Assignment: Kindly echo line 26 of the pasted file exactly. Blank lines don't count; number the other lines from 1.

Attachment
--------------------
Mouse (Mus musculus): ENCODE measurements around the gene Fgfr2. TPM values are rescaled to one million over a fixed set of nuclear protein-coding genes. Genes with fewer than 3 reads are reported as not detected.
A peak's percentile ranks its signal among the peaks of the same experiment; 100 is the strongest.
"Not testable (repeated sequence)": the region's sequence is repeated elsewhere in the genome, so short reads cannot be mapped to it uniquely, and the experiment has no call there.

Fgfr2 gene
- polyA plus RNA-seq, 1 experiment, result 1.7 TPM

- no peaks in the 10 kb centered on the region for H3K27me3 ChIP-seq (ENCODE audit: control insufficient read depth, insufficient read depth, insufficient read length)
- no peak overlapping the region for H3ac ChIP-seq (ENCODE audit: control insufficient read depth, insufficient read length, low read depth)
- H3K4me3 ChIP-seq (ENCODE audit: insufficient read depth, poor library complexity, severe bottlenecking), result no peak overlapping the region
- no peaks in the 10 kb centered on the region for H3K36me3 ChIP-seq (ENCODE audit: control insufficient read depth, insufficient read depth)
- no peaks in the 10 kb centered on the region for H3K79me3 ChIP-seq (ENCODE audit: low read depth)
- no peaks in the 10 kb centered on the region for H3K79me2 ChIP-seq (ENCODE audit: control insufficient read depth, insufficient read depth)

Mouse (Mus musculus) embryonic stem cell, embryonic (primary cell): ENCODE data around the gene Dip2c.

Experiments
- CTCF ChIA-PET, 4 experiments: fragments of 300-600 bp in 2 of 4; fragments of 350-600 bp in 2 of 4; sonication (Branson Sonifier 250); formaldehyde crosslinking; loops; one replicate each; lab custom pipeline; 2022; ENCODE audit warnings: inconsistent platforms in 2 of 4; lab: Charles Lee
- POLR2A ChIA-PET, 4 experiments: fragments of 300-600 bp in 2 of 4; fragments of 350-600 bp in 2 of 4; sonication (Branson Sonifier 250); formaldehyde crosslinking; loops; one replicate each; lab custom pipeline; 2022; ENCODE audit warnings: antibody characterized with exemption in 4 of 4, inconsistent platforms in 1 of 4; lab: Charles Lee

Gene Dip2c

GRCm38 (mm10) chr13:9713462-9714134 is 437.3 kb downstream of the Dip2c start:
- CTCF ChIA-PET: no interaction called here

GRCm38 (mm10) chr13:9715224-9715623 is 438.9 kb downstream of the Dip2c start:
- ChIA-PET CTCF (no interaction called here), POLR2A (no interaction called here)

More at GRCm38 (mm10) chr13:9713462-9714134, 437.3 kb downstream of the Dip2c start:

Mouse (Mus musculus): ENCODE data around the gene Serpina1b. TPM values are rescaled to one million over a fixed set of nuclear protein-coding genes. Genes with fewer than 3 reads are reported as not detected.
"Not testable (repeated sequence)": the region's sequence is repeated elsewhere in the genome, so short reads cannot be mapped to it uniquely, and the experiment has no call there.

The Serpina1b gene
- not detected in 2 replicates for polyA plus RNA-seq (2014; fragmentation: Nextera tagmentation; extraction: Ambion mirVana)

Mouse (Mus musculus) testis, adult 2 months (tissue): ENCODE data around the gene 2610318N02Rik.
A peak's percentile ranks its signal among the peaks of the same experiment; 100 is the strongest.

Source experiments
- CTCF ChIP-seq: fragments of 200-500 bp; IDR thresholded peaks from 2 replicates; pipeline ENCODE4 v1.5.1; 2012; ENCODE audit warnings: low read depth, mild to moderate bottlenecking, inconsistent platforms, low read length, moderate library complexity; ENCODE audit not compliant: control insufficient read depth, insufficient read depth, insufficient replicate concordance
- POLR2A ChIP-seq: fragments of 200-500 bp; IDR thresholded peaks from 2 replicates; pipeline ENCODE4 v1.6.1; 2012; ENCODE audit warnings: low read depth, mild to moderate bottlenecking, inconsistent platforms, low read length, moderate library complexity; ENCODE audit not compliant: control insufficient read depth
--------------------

Mouse (Mus musculus) testis, adult 2 months (tissue): ENCODE data around the gene 2610318N02Rik.